In this hymn fear is used as a motivator. Think of the person trembling in fearfulness. Most likely subjugated, it sounds more as if they are begging for life than approaching a loving and joyful Creator. In fact it sounds to me as if this is a last ditch attempt to save whatever and whomever they can by their sacrifice. It’s not a nice picture, in my opinion.
Don’t just engage in deep thinking about metaphor and meaning at home alone
Share your thoughts. I’m so lucky at St Oswald’s to have people who are genuinely interested in music and reconciliation with First Nations. I bet you too have people who are committed to social justice and very interested in the process of hymnody. Don’t discount your thoughts and feelings either, one of the great reasons we make good musicians is because we are expressive, we feel things and we communicate all this in our music and music choices.
Do this through regular sharing activities; make hymn picking a group activity where you can talk about choices; or as I do write a little note for your pewsheet. This enables you to share context and thoughts about relevance or otherwise of the hymns sung during worship.
Here’s what I wrote about the hymn Your hands, O Lord (you can listen to it above):
Edward B. Plumptre (1821 – 1891) wrote this text in 1864 when he was chaplain at King’s College, London, during which time health and healing were obviously on his mind, as they continue to be for us today.
However, the way we talk about disease and disability has changed dramatically.The concept of wholeness – as in ‘physical perfection’ – is outdated. As I’m sure, like me, you have friends who are blind or deaf or hard-of-hearing or non-verbal (we’ll learn about autism after mass this weekend) who are complete and perfect in themselves.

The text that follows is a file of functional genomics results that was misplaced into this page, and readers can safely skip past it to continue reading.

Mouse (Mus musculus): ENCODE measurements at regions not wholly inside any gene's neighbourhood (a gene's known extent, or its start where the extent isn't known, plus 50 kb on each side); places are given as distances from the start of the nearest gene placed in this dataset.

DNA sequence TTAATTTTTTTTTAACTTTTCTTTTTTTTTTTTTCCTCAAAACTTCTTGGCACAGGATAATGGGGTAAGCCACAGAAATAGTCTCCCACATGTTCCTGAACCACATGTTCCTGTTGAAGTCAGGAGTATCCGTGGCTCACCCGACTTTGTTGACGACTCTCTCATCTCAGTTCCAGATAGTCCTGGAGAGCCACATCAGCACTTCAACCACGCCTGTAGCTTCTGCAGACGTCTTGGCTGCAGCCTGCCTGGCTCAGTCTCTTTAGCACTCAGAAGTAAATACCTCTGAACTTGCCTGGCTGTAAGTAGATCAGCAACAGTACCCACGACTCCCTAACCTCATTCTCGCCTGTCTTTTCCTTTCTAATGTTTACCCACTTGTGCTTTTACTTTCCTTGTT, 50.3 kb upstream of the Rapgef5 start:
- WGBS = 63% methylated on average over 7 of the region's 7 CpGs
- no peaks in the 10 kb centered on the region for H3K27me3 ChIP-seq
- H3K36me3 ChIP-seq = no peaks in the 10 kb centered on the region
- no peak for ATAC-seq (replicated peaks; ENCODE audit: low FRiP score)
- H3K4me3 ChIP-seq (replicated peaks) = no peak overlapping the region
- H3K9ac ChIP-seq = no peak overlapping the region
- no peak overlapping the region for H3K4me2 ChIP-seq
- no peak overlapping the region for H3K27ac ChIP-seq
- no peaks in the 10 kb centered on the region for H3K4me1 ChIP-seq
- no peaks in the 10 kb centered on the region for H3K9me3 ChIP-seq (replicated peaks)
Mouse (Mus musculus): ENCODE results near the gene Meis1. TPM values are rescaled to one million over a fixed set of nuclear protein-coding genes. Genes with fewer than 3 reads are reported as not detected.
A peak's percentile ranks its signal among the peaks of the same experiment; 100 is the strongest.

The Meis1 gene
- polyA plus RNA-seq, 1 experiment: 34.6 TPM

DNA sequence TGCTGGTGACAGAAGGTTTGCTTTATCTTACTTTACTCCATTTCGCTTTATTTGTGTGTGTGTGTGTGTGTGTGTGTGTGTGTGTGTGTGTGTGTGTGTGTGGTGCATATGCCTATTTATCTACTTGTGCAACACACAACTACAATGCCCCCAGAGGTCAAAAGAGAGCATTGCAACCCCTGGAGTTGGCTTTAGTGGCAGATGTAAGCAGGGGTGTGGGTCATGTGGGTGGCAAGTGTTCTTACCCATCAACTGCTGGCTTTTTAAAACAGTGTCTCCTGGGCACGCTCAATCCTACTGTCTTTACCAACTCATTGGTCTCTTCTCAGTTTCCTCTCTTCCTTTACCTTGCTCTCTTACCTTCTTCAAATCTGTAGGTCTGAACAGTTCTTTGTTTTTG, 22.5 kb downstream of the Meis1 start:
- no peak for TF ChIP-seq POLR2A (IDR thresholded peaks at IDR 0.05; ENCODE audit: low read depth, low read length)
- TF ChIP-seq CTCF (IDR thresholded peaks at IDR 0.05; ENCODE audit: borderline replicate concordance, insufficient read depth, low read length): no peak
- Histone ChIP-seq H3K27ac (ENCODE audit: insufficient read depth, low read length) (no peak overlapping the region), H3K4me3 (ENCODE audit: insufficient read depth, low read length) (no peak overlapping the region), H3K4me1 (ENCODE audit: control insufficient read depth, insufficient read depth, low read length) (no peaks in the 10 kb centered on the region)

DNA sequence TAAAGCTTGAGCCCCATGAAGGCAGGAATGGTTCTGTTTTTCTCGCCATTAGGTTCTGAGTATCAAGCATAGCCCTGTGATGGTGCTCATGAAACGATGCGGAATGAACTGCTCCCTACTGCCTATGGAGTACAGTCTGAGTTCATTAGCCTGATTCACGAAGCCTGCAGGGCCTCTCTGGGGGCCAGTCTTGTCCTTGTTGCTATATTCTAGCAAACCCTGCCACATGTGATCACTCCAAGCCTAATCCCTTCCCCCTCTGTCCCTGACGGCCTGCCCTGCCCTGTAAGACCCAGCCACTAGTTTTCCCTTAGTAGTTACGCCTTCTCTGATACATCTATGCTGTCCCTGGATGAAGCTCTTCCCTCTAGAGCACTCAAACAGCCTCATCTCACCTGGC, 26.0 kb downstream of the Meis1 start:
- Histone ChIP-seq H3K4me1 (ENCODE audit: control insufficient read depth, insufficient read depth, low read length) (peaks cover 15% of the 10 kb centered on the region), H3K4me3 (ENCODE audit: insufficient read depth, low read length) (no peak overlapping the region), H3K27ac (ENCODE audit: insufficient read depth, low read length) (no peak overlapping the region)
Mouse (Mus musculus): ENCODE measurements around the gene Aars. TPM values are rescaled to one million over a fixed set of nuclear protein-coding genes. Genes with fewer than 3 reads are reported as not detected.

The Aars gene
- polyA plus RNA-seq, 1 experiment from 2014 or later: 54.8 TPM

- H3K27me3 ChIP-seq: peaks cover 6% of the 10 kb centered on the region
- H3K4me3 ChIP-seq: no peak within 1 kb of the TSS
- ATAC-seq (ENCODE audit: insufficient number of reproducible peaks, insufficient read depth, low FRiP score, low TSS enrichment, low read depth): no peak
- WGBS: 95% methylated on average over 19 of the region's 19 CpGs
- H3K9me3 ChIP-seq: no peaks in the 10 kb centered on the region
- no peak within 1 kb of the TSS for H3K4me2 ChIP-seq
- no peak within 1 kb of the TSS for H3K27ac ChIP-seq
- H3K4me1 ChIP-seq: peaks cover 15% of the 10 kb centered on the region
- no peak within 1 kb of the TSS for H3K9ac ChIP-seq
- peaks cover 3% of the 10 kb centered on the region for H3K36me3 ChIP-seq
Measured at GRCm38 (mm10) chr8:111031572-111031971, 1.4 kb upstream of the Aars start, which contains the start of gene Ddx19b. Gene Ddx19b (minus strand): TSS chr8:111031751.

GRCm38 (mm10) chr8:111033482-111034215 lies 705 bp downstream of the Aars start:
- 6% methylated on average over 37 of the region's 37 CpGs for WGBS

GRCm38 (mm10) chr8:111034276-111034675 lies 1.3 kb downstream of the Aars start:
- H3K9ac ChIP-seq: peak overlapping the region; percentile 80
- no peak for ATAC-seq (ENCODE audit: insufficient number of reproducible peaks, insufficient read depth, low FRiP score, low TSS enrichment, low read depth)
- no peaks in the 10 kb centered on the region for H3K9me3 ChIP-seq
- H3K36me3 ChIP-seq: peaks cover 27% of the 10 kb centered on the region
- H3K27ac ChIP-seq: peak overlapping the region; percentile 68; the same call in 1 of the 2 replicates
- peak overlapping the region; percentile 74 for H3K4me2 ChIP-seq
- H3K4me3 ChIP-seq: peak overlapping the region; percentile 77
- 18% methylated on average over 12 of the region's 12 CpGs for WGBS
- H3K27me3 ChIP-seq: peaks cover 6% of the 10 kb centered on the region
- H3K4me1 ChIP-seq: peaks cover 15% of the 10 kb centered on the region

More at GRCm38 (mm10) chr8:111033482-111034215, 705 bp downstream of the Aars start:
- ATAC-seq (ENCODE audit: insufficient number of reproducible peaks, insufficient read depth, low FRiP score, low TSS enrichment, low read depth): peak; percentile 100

But in some respects, I think Edward was ahead of his time. ‘Troubled friend’ could easily refer to mental health and there is something beautiful and metaphorical about the breath of God fixing those parts of us in need of love and care to make us well and productive.
Edward’s underlying wish is clear: that there be a shared humanity free of pain and suffering. That’s a message I can support wholeheartedly.
Don’t throw the baby and the bathwater out
Texts may change, words and their meaning will always change, knowing when to ditch them is the tricky question. It’s one Catherine Winkworth understood very well in her translation work. Communication is about ensuring the meaning behind the words stays entact. Thinking about things from the person’s perspective really helps me to make those choices.
Encouraging poets and wordsmiths in your parish to express themselves, respond to current events and make new work is another sure way to keep things relevant. Celebrate every contribution because you never know when the next Isaac Watts might pop up. Perhaps Isaac-ette Watts! I am a HUGE fan of Shirley Erena Murray for example. Anything she writes.
I’ll leave you with the words of Robert Bridges (1844-1930) built from the words of the young Joachim Neander (1650-80), and thanks in no small part to the work of Catherine Winkworth (1827-78).
Human pride and earthly glory, sword and crown betray our trust;
all we build with care and labour, tower and temple fall to dust.
But God’s power, hour by hour, is my temple and my tower.